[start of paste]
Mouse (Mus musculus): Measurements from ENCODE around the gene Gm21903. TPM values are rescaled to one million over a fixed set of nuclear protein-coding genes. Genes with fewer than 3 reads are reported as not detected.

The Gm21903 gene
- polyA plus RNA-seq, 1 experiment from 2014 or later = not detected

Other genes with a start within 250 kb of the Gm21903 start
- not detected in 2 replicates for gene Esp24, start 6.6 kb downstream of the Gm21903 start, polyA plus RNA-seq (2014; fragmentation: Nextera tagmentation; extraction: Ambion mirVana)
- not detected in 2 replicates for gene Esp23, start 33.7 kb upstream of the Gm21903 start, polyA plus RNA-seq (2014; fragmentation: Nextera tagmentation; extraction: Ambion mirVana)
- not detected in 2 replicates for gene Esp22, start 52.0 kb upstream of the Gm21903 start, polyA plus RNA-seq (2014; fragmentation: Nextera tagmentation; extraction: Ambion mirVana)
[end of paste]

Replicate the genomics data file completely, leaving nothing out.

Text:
Mouse (Mus musculus): Measurements from ENCODE around the gene Gm21903. TPM values are rescaled to one million over a fixed set of nuclear protein-coding genes. Genes with fewer than 3 reads are reported as not detected.

The Gm21903 gene
- polyA plus RNA-seq, 1 experiment from 2014 or later = not detected

Other genes with a start within 250 kb of the Gm21903 start
- not detected in 2 replicates for gene Esp24, start 6.6 kb downstream of the Gm21903 start, polyA plus RNA-seq (2014; fragmentation: Nextera tagmentation; extraction: Ambion mirVana)
- not detected in 2 replicates for gene Esp23, start 33.7 kb upstream of the Gm21903 start, polyA plus RNA-seq (2014; fragmentation: Nextera tagmentation; extraction: Ambion mirVana)
- not detected in 2 replicates for gene Esp22, start 52.0 kb upstream of the Gm21903 start, polyA plus RNA-seq (2014; fragmentation: Nextera tagmentation; extraction: Ambion mirVana)